My first experience at Universal Orlando’s Gradventure


Last week, I experienced one of Orlando’s theme parks in a whole new way: I was a chaperone at Universal Orlando’s Gradventure. Gradventure is the resort’s celebration for eighth-graders — and only these middle-school students and their chaperones are allowed in Islands of Adventure and Universal Studios during the special-ticket event. In fact, after 7 p.m., the parks are locked down and participants are not allowed to leave, though they can travel between the parks, until the end of the event at midnight. Imagine being in two theme parks with thousands of middle-school students!

Schools can sign up for one of three Fridays in May, giving students a chance to mark the end of their middle school years and their graduation to high school. Even though I have been a Florida resident for more than two decades, I grew up in Indiana and seeing my son get to go to a huge theme park for a school celebration still seems amazing to me. And as often as he goes to theme parks, he still was looking forward to this special event with his friends.

To keep things safe and comfortable, there were a LOT of rules we had to follow. It started with what to wear. Most schools designed their own T-shirts and students wore those with appropriate shorts or jeans. Our school requires students to stay within the county’s dress code, which was stricter than Universal’s. Still, Universal does prohibit clothing with holes or shredding; clothing with obscene or offensive language or graphics; visible undergarments; tank tops or undershirts; clothing that exposes excessive portions of the skin that may be viewed as inappropriate at a school function (e.g., bikini tops and bottoms); short shorts; area codes displayed on clothing; and accessories such as chains, spiked collars or studded/spiked belts.

In addition to their attire, students were limited to only drawstring bags, although chaperones could bring any size backpacks they wanted. Everyone was required to go through a metal detector and personal screening, where security personnel checked for weapons, alcohol, illegal drugs and cigarettes. The process was efficient and not unlike what my family and I are used to doing when we visit the theme parks. My son’s school had so thoroughly emphasized its own guidelines — no outside food or drinks, no medications, etc. — that I didn’t see anyone from our groups have any security issues.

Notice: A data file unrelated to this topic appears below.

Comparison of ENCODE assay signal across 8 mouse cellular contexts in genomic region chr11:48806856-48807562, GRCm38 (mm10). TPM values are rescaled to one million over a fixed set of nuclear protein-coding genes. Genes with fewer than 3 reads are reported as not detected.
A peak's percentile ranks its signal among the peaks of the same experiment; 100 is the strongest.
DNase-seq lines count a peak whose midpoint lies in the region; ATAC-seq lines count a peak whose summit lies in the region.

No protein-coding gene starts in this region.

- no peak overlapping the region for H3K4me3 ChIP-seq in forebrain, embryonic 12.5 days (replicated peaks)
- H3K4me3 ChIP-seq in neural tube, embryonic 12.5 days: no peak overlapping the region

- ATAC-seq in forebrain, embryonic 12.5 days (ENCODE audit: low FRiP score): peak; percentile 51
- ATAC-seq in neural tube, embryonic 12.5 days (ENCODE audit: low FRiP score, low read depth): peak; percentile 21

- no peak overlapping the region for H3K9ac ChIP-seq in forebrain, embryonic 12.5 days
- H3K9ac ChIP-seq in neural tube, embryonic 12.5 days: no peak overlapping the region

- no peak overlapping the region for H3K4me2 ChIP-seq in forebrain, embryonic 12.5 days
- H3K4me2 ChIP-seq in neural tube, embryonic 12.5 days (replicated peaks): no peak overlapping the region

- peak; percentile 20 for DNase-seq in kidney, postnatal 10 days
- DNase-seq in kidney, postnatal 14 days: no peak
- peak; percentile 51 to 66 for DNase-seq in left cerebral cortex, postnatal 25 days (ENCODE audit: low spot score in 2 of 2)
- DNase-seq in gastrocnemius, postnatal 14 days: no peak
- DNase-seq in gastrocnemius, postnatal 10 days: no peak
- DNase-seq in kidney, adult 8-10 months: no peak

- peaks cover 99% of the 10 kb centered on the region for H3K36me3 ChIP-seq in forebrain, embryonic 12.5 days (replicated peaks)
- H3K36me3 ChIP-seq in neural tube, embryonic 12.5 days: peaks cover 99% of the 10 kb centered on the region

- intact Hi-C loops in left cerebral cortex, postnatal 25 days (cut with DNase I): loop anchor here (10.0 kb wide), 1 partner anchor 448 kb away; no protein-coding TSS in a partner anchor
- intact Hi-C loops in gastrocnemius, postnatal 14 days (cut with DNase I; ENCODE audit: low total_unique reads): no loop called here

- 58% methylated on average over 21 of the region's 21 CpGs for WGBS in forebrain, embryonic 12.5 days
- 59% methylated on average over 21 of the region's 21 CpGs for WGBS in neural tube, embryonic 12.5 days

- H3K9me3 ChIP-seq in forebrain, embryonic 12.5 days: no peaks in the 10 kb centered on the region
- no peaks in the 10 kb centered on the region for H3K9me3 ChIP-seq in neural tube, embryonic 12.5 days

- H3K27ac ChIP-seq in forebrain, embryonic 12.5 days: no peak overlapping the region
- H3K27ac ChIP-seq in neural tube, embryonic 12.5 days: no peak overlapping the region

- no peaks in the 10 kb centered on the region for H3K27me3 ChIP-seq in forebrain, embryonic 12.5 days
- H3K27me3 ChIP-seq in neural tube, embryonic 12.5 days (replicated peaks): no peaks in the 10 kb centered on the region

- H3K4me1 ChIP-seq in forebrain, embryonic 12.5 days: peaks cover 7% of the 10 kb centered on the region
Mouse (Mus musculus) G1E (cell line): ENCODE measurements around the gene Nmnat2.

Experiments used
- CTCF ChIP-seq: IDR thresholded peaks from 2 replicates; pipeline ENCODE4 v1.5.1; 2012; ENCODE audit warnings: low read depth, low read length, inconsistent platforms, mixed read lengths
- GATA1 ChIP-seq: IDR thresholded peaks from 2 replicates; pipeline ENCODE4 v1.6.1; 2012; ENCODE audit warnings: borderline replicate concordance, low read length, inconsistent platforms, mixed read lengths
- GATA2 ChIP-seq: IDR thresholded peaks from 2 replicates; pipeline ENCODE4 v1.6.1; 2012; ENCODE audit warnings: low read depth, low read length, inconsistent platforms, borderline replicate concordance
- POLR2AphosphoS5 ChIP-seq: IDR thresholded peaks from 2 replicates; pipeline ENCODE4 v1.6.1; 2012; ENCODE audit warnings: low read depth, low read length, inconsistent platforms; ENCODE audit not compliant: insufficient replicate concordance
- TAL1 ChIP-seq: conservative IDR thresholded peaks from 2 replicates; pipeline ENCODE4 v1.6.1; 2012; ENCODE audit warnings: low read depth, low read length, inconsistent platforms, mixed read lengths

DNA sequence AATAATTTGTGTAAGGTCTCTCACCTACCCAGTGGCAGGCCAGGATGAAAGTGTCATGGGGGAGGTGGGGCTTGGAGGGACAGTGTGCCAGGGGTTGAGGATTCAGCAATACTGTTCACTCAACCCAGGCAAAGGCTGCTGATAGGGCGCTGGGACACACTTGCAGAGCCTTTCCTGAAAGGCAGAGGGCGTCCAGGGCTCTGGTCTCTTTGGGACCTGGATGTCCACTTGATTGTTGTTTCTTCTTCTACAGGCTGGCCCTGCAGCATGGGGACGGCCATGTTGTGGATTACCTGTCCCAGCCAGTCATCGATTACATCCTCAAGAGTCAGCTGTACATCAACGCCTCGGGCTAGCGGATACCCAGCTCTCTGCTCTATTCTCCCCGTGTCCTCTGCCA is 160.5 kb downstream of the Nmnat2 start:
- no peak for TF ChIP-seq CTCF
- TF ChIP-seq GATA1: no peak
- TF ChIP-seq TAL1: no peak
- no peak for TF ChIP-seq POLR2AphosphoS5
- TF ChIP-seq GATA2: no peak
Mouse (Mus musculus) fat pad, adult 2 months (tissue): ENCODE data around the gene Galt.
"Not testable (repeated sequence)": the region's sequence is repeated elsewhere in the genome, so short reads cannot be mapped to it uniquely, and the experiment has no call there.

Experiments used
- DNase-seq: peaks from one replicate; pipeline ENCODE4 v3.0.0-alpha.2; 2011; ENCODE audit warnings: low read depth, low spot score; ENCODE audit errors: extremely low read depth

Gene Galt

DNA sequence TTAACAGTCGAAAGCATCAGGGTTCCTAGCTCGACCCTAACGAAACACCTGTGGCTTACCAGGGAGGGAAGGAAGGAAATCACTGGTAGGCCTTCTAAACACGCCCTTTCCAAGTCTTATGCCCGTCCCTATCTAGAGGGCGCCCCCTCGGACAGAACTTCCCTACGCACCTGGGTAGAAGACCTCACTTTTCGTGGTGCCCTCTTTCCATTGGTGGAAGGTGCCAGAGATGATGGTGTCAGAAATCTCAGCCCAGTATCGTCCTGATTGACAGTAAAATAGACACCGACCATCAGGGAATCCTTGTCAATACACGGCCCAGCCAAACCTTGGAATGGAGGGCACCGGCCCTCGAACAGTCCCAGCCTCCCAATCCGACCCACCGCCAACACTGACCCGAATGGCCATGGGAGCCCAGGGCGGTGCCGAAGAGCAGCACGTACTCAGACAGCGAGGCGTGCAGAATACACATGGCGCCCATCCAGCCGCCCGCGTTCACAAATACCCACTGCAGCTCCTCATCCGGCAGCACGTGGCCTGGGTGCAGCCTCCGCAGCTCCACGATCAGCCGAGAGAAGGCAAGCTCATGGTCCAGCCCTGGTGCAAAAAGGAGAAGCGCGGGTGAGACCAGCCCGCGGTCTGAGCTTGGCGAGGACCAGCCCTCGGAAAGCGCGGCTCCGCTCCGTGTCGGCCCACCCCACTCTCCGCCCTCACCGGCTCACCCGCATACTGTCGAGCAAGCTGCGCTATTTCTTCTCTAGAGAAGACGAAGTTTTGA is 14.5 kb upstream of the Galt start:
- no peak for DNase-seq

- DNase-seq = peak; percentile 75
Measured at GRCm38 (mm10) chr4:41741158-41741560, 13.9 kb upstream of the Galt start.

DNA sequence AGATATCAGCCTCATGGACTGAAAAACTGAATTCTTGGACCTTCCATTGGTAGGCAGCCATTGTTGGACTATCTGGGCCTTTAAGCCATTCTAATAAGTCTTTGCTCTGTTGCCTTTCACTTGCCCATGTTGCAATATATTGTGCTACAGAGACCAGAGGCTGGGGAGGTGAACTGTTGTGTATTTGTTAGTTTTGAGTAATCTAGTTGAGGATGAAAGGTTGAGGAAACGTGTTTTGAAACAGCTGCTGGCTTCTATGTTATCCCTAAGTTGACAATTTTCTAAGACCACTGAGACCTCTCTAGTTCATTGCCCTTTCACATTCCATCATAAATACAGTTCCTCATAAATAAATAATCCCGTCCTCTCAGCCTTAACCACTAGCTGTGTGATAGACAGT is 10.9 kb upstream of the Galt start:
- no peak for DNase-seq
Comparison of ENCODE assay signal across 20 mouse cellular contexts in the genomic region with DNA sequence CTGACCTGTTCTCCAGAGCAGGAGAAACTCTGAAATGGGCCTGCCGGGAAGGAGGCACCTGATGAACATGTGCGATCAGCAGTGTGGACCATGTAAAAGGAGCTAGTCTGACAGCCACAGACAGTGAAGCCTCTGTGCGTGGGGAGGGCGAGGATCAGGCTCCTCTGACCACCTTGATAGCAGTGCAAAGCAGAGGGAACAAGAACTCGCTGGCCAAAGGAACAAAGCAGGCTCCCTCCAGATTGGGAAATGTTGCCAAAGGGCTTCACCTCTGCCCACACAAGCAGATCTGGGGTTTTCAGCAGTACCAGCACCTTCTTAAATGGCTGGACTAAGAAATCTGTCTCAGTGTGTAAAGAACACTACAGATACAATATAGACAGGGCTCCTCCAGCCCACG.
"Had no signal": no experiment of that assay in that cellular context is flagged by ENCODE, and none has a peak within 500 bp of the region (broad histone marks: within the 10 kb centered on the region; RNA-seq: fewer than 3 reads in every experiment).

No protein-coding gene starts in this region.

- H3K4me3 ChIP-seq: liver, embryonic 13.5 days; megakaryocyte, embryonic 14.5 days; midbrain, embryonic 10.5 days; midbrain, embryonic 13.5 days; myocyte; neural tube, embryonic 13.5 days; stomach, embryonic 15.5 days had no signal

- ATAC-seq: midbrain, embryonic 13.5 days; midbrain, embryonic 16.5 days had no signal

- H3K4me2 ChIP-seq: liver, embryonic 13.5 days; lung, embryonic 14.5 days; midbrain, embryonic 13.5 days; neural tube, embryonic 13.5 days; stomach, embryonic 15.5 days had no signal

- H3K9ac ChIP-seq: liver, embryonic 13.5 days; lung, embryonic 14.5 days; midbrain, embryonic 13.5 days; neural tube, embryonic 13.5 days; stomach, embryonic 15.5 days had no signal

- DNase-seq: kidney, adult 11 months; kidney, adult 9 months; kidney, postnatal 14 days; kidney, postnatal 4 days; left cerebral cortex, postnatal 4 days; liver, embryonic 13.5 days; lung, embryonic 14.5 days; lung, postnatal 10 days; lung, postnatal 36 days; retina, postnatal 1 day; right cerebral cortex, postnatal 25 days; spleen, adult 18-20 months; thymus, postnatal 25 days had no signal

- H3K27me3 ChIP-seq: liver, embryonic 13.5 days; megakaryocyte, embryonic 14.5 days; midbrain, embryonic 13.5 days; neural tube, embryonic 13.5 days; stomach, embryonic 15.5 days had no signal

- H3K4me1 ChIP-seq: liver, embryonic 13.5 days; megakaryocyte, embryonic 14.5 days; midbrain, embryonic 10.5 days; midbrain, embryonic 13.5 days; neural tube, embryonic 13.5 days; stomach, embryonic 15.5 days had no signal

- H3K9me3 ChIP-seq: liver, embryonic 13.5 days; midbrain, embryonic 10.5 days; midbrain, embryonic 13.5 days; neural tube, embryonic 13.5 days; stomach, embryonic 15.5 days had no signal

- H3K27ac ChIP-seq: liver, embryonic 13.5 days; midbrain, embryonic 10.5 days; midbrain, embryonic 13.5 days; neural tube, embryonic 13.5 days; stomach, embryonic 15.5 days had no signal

And then we were in! We arrived about 5 p.m., and Universal Orlando was still open to the public for two more hours so it was crowded. Our group decided to hit one of the big roller coasters, The Incredible Hulk. That was my first time in the queue, which was loud. I got to know it well, though, as we were in line for 90 minutes. Thankfully, that was by far the longest wait of the night. Once Gradventure officially began at 7 p.m., the wait times dropped significantly.

It was recommended that students spend some of those first two hours at dinner — probably because of the crowds! — but my kids were too excited to just go sit in a restaurant. So, we sought out food after The Hulk. Gradventure tickets, which cost $85 at my son’s school, include Universal Orlando admission, roundtrip travel from the school on a motorcoach, school T-shirt and a dinner voucher. The dinner voucher can be redeemed at one of eleven locations in the two parks and included an entrée (salad, hamburger, chicken nuggets), French fries, a Coca-cola Freestyle drink and a chocolate chip cookie. Our group chose The Burger Digs and most of us did indeed have burgers. They were pretty bland, but food was not our focus, so we filled our bellies and got back out to the rides.


One beverage option that we did applaud was the souvenir Gradventure cups. They each cost $6.99 and were refillable at Freestyle and ICEE machines all night long. Not only did I appreciate being able to quickly get my Diet Cokes all night while we were running to the attractions, but I also liked the style of the sipper cup. It was designed more like a travel cup so a straw was not needed and no handle meant it could be easily stowed in a backpack pocket.

There were several chaperone perks, too, that were accessible with a special wristband we were given. Parents and teachers can visit chaperone-only lounges that have complimentary light snacks and beverages. Plus, we were allowed to skip the regular lines at most rides and attractions with complimentary Universal Express ride access. These seem like great perks, but they weren’t really practical for me because I was with my group of kids all night.


Of course, the kids had fun taking in all the Universal attractions with their friends, but they also browsed the gift shops and enjoyed the DJs playing current music. Getting a Butterbeer in Diagon Alley at 11:30 p.m. wasn’t too shabby, either. All in all, it was a fun night!

For more information about Gradventure, visit


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